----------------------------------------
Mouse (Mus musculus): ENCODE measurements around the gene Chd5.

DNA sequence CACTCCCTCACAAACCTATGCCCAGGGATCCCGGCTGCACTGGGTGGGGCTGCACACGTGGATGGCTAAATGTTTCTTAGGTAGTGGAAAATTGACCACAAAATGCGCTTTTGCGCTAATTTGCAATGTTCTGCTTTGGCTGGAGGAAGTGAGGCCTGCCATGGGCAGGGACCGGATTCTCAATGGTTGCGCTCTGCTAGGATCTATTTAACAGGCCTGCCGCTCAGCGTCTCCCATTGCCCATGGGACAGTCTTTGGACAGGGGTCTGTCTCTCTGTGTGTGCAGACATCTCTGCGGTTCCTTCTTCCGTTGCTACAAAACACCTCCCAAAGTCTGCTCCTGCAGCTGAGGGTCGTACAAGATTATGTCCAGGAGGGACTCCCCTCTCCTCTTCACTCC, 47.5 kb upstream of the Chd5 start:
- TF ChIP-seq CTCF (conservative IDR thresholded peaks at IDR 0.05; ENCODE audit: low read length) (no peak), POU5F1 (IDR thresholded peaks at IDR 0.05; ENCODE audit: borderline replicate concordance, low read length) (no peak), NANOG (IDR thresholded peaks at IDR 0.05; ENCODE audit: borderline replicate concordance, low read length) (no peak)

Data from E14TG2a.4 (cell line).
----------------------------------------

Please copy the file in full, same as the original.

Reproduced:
Mouse (Mus musculus): ENCODE measurements around the gene Chd5.

DNA sequence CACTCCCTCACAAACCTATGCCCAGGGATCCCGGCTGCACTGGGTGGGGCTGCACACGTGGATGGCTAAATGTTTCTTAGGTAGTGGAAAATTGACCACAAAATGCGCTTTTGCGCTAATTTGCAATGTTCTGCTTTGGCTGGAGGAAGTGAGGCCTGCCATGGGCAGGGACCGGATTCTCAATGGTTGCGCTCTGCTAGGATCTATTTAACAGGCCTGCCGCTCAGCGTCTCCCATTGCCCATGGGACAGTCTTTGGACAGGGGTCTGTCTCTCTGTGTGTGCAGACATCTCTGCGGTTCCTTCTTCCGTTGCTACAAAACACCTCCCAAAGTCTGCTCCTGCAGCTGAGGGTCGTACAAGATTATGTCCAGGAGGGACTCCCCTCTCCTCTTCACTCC, 47.5 kb upstream of the Chd5 start:
- TF ChIP-seq CTCF (conservative IDR thresholded peaks at IDR 0.05; ENCODE audit: low read length) (no peak), POU5F1 (IDR thresholded peaks at IDR 0.05; ENCODE audit: borderline replicate concordance, low read length) (no peak), NANOG (IDR thresholded peaks at IDR 0.05; ENCODE audit: borderline replicate concordance, low read length) (no peak)

Data from E14TG2a.4 (cell line).